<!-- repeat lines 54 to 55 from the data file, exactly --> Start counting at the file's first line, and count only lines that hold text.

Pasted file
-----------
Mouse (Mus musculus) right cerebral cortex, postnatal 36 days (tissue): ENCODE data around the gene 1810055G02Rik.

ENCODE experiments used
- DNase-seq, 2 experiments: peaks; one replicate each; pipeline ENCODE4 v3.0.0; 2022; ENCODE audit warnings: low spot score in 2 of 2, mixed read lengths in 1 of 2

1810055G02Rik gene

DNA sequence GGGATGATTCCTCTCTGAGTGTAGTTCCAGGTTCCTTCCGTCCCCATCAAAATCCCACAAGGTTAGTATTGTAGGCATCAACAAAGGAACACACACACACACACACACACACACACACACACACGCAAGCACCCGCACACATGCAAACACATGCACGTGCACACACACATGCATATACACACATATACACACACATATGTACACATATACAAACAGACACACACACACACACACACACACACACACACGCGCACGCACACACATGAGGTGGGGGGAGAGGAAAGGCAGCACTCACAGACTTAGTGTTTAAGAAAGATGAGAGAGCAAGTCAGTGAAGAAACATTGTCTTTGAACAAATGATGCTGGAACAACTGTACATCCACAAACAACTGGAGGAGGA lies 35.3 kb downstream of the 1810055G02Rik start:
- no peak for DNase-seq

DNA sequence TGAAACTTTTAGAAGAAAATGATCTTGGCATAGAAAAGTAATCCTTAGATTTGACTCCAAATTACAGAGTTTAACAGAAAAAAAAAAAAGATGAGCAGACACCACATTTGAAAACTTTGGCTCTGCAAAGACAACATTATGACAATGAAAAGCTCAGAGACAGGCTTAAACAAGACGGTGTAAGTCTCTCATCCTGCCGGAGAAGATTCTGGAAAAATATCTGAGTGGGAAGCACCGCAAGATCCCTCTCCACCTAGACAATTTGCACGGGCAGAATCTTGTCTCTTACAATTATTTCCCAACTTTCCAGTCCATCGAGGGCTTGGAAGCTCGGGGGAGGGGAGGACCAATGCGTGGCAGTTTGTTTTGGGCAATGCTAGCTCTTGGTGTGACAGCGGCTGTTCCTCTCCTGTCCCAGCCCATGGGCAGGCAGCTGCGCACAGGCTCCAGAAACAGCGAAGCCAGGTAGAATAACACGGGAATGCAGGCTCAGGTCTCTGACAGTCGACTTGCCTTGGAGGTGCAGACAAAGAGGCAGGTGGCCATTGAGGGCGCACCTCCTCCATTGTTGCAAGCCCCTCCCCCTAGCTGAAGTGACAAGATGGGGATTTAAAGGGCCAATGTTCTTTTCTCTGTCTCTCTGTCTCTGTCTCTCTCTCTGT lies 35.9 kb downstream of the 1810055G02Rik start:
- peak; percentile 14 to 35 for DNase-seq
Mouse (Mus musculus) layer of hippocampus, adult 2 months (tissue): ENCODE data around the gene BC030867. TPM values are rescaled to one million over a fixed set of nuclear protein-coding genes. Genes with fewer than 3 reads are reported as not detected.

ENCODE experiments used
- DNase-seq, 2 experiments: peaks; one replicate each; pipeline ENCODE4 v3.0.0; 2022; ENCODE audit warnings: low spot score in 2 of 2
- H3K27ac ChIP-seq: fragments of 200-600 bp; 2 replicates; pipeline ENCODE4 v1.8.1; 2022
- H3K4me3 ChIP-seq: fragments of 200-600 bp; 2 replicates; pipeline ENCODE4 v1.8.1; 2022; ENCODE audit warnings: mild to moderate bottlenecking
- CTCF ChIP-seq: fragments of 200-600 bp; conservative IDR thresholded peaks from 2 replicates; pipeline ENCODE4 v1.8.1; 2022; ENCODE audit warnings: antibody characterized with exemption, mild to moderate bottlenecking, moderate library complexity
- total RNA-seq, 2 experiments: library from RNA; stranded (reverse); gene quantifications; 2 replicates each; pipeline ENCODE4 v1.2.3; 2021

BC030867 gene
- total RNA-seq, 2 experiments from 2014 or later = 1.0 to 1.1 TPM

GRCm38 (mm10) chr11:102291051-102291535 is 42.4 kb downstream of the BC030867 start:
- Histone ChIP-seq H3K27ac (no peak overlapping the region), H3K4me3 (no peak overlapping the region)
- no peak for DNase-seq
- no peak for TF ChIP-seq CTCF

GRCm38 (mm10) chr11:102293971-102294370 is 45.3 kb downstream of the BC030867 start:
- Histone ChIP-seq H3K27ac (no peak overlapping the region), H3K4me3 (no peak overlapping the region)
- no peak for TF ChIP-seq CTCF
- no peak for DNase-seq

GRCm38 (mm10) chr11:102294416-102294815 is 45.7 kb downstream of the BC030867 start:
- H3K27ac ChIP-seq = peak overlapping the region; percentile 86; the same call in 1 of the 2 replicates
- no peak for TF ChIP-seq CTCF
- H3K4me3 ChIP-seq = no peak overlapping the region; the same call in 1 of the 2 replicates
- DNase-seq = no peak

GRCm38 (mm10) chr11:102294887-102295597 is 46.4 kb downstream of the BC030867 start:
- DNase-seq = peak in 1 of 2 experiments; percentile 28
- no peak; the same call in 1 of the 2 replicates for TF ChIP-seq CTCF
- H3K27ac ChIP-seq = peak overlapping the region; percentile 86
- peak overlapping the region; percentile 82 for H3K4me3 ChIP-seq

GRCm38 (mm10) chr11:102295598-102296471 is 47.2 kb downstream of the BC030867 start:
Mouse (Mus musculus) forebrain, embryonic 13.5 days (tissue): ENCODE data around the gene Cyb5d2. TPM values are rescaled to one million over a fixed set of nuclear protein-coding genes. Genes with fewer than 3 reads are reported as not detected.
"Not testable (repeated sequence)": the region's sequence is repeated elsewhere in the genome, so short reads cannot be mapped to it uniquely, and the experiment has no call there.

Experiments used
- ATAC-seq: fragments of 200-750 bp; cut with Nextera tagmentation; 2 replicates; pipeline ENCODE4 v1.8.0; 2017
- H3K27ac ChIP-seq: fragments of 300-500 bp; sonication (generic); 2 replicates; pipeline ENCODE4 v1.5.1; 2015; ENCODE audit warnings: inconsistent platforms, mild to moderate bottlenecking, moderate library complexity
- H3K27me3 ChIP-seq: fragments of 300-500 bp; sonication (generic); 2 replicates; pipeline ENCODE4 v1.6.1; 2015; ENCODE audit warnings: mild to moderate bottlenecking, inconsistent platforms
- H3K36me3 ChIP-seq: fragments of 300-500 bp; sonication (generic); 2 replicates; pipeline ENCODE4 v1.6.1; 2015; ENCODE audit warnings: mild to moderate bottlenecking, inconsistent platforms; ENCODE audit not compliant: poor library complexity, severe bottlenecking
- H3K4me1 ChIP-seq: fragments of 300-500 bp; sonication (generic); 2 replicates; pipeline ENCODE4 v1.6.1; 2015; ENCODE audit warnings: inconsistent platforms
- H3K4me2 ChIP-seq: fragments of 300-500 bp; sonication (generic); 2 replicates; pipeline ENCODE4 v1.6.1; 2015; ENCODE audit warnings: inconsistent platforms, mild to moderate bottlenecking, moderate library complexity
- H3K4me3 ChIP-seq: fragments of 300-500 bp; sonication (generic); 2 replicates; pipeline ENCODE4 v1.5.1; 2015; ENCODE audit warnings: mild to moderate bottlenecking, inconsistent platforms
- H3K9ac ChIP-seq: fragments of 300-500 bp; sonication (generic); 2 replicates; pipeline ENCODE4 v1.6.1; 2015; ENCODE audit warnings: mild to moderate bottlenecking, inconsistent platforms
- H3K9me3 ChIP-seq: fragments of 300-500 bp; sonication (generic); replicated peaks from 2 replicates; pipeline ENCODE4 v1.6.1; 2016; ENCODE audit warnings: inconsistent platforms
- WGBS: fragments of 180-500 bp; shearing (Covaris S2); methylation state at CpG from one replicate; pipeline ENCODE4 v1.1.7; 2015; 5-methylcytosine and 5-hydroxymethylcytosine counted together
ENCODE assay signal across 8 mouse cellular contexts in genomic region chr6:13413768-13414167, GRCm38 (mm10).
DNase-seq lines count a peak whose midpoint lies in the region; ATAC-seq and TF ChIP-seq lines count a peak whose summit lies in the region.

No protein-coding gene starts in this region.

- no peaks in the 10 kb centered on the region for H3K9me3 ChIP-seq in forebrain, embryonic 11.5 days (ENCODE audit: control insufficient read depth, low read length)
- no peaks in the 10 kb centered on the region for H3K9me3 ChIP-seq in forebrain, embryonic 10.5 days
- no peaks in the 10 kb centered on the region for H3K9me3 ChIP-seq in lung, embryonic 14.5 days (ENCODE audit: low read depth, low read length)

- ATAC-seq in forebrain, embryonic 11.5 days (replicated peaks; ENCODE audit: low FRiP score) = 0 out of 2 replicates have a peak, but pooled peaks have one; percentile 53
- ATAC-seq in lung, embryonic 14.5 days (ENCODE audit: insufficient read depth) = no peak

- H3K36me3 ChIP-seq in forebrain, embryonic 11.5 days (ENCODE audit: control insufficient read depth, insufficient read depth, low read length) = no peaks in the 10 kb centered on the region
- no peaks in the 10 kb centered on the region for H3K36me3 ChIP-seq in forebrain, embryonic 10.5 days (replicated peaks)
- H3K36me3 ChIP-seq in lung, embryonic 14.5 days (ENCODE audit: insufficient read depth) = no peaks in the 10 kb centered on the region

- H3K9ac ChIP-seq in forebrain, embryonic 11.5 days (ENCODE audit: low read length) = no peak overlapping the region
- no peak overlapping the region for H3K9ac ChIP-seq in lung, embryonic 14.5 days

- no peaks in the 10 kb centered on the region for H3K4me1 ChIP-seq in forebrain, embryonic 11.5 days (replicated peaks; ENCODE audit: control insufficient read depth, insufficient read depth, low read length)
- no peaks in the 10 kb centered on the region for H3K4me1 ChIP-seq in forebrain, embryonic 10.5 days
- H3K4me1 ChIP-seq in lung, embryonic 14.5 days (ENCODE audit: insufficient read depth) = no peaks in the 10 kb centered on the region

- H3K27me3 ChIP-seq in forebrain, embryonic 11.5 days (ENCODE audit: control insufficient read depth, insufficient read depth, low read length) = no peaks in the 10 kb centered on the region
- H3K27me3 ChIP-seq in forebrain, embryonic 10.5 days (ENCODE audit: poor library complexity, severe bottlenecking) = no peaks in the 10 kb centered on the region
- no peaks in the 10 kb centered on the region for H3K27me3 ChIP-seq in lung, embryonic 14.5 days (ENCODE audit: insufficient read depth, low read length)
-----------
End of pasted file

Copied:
- no peaks in the 10 kb centered on the region for H3K9me3 ChIP-seq in forebrain, embryonic 10.5 days
- no peaks in the 10 kb centered on the region for H3K9me3 ChIP-seq in lung, embryonic 14.5 days (ENCODE audit: low read depth, low read length)